County Guarantees Not to Upset Builder's Plan

Times County Bureau Chief

In Orange County's first such pact, the Board of Supervisors tentatively agreed Wednesday to guarantee not to interfere for 10 years with a builder's plans for a 5,200-unit residential development in return for early construction of nearby roads.

Shapell Industries Inc., of Beverly Hills agreed to build a stretch of Moulton Parkway in Laguna Niguel by June 30, 1989, and to accelerate construction of a strip of Alicia Parkway, though no specific date was set.

Moulton Parkway, a major street roughly paralleling Interstate 5, would be completed several years ahead of schedule under the plan.

Shapell Industries also agreed not to seek to build more than the 5,200 residences for its proposed 1,232-acre Country Village community, while the county bound itself not to block construction or change the plans in the future.

The planned community is just south of Oso Parkway and the proposed San Joaquin Hills freeway. In addition to the residential units, the developer plans a 50-acre business park and an additional 45 acres of commercial facilities.

Still in question is whether the contract will be binding on Laguna Niguel if it incorporates as a city. Under current law the city could ignore the pact, but there is a possibility that the Legislature could change that.

Sen. William Campbell (R-Hacienda Heights) has introduced a bill that would make the county's agreement binding on Laguna Niguel if it becomes a city.

The agreement between the county and Shapell is likely to be a model for future development agreements, county officials said. Builders in Mission Viejo, Dana Point and the areas being developed as Portola Hills and Dove Canyon near El Toro have proposed such agreements.

Formal approval of the contract was delayed until next Tuesday because of last-minute language changes.

The contract says the road improvements "will provide needed additional traffic capacity" in the area.

"This agreement will in turn eliminate uncertainty in planning for and securing orderly development of the project," the contract adds.

County Planning Director Robert Fisher said Shapell will wind up building about the same amount of roadway it would have been required to construct without an agreement, "but they would (have been) required to build it piecemeal, tract by tract."

Under the system used by most developers, a stretch of road is built as a tract is completed. Years can pass before an adjoining stretch is built. In some cases, gaps in the road system are left because development has not occurred. That is what happened near the unfinished portions of Moulton and Alicia parkways.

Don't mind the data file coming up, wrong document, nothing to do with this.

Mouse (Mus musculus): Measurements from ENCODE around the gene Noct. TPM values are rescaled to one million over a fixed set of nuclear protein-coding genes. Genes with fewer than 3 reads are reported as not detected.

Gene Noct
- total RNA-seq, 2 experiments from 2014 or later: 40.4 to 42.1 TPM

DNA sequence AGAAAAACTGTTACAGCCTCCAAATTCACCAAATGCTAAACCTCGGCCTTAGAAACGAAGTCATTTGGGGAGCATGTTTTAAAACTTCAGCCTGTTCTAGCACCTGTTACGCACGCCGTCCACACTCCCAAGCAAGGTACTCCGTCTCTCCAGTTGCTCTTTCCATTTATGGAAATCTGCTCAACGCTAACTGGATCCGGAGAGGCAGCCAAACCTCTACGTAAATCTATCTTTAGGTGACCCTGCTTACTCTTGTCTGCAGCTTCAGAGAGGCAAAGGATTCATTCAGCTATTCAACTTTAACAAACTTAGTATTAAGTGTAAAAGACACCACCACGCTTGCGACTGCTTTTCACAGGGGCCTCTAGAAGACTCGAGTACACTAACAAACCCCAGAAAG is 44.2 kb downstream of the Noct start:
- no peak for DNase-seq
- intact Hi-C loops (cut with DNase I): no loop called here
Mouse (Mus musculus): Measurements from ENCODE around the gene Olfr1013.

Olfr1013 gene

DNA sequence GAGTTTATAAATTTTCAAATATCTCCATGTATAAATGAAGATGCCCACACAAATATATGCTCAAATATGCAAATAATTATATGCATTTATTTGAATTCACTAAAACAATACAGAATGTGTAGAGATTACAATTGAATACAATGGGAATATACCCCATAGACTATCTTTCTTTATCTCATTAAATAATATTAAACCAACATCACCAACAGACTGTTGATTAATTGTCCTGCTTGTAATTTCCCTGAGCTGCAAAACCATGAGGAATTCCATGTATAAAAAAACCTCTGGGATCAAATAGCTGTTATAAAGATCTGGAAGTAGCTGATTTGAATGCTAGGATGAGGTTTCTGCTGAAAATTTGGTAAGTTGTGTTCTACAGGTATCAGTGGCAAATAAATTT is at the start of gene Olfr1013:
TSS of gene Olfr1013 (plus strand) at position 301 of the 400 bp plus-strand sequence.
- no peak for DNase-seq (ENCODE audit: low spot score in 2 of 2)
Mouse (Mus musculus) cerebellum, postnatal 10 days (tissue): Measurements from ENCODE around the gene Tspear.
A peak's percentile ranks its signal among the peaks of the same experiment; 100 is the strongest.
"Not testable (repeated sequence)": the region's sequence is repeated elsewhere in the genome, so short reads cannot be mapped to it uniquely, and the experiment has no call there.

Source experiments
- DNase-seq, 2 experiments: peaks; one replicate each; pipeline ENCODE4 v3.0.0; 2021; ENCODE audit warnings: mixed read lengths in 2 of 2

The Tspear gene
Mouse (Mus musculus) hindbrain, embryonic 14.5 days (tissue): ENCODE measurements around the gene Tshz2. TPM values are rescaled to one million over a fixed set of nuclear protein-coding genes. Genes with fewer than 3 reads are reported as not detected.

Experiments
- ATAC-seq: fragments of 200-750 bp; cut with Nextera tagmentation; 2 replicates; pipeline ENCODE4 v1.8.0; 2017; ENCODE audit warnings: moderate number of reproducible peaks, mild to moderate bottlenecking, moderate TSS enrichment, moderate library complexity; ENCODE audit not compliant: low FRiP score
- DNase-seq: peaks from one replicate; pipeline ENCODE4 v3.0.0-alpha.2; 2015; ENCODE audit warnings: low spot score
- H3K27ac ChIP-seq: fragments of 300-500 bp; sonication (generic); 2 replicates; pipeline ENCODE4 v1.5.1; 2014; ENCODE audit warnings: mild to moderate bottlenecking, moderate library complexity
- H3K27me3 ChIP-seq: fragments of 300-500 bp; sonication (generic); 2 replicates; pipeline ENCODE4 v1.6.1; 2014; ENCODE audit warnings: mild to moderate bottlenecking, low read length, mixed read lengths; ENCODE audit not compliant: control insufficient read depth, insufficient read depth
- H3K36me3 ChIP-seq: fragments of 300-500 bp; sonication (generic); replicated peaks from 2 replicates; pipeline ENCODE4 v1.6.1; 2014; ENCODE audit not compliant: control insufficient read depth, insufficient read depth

Fisher said that in past years the county sometimes was "willing to step in and finish those projects. Primarily it was . . . (the county) filling in gaps, but we don't have the money to fill in the gaps these days."

Now Shapell is committed to "accelerating the construction and filling this gap much sooner than will otherwise occur."

Development agreements have been allowed under state law for nearly seven years, county officials said. They provide an element of certainty for a builder who otherwise may be unsure whether a project will be blocked up to the moment construction starts.

Developers say such agreements look more attractive now than in the past because of the emerging strength of the slow-growth movement in Orange County.

Without an agreement, a moratorium on growth could wreck a developer's project.

In the past, developers "did not seem to have a lack of certainty," Fisher said. "The county was good in keeping up its end of the bargain" and letting developers build what was approved, he said.

There were "no fears of development moratoriums or incorporating cities. Some of those things have changed," Fisher added.

Supervisor Thomas F. Riley, whose district includes Laguna Niguel, stressed that Shapell still will have to go to the Planning Commission for approval of area plans, site plans and other approvals of the Country Village development as construction occurs.

He said the roads to be built are of "regional importance and will benefit the entire south county." Riley estimated the cost of the new road construction at $6 million to $7 million.

County officials said Shapell also will be required to post a bond to guarantee that it will build the roads and will have to take part in a transportation management system involving possible car pooling and van pooling.

In addition, the company has agreed to build the commercial portions of the development as it builds the residential portions, so homeowners can do at least some of their shopping in the area and not overload roads in the region.

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